December 2, 2013

Thanksgiving Break

Thanksgiving break was a very pleasant time. It was the perfect break I needed right before the finals. In addition to that, it is also my favorite holiday because people get together, cook delicious food and catch up with family and friends.

Last year I celebrated Thanksgiving for the first time in NYC with my host family and their friends. I loved it. For the very first time I witnessed a beautiful big family gathering in US and since then it has been dear to me. I was planning to join my host family in New York for this Thanksgiving too, but I decided in the last minute to visit them during my winter break and get some rest during this break instead.

This year was the only year I did not celebrate Thanksgiving with a family. Instead, I enjoyed it with my friends on campus. My friends and I came together to roast some chicken, make mashed potatoes and fry green vegetables for our Thanksgiving dinner. We then watched a nice family movie in the dorm lounge. It was fun time and I learned how to cook food in the oven.

The following day, Professor Tavakoli from the Chemical Engineering Department and International Students Association planned a lunch at the China Grill for students who could not join their family and had to stay on campus during the break. It’s not quite proper Thanksgiving food, but with all-you-can-eat Chinese buffet, there is little to complain about! In any case, I found this very thoughtful of Prof. Tavakoli to have come up with the idea as many foreign students do feel left out during holidays and breaks when they can’t quite make it to their family due to travel restrictions.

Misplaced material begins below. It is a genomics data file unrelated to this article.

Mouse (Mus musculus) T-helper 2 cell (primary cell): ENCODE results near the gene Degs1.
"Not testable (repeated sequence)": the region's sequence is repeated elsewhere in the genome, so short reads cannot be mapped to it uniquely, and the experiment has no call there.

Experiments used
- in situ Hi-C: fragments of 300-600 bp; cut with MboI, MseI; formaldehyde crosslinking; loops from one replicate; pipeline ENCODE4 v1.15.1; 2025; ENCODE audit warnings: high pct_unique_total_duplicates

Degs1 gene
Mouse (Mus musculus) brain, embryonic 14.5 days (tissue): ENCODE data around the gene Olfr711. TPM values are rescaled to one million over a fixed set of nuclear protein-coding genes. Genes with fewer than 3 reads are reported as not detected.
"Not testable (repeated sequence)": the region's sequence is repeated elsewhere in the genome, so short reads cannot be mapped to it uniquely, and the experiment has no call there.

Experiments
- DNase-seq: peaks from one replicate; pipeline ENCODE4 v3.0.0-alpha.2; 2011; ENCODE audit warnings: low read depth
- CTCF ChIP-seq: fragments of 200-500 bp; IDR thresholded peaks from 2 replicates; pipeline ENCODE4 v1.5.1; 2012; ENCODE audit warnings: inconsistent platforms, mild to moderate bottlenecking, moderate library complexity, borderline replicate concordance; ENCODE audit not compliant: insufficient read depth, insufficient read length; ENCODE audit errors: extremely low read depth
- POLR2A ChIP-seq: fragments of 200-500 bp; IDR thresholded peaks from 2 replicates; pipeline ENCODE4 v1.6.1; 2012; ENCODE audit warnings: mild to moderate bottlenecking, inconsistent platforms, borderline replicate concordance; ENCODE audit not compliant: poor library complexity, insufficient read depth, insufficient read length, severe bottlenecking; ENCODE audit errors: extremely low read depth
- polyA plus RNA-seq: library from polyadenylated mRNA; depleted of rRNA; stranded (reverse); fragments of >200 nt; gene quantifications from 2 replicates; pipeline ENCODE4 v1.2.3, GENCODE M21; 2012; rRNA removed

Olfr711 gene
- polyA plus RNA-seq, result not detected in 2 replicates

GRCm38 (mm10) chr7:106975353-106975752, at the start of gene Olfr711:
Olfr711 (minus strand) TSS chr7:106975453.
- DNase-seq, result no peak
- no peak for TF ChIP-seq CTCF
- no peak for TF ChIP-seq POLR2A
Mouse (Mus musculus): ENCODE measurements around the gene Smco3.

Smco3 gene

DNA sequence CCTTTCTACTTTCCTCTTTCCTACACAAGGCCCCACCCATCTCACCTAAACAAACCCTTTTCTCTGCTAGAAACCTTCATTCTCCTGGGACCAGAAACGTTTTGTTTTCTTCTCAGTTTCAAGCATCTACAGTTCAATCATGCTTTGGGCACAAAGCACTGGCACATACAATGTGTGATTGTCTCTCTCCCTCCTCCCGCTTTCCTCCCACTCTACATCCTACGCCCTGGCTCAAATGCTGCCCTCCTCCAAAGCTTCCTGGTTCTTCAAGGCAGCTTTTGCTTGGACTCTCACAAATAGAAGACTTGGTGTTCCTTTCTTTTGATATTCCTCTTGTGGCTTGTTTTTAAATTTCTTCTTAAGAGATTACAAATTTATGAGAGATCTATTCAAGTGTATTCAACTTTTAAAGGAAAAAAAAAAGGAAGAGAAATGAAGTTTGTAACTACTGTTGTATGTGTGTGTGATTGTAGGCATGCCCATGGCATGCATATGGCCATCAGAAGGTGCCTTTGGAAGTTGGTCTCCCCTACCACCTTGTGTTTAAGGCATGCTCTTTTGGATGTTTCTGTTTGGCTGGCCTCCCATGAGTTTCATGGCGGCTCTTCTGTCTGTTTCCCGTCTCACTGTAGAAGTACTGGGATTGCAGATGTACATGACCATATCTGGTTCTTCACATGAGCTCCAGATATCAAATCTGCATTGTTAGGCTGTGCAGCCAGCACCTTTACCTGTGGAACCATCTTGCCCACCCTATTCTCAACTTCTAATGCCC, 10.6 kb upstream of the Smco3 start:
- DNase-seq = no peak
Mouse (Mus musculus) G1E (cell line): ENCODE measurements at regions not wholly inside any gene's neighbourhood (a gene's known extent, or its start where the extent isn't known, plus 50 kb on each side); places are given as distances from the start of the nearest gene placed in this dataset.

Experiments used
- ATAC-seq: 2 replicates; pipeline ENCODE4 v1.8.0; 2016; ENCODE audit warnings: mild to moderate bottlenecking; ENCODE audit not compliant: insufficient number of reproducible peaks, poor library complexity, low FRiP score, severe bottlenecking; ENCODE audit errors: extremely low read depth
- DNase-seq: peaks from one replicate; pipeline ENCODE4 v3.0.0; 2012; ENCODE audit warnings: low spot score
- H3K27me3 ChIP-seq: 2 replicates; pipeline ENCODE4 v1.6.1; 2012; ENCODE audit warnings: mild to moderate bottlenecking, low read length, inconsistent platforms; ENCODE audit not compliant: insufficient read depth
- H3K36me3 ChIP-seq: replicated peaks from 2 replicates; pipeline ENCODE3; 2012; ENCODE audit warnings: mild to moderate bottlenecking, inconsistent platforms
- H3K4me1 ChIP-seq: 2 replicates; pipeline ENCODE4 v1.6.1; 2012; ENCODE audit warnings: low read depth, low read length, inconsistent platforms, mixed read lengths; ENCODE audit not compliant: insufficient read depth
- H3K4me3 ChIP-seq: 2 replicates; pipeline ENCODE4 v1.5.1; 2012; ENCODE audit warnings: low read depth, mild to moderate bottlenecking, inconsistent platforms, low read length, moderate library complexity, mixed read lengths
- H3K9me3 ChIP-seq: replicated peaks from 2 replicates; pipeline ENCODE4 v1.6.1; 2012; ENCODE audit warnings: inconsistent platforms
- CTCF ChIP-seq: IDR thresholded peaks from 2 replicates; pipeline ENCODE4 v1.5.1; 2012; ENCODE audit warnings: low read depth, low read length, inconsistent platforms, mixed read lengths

During the break, American students go back to their homes while international students do some travel – which is what I usually do – or simply stay on campus. Some international students who stay on campus get invited for Thanksgiving dinner to the host families they were given through the Partnership Program by ISA. And sometimes professors and other acquaintances invite students to their homes. This year my friend Rebekah, who is from Madagascar, was invited to her professor’s house and there were many different family friends, alumni and other students who took the Tech Clinic course(an interdisciplinary course that has students from different academic departments together and are given real-life problems to solve). Rebekah loved interacting with them and enjoyed the dinner. I found this to be a very nice and kind gesture. And this might be unique to small schools like Lafayette. Since Lafayette is a small school, usually students and faculty have good relationships with each other and will invite each other to programs and events.

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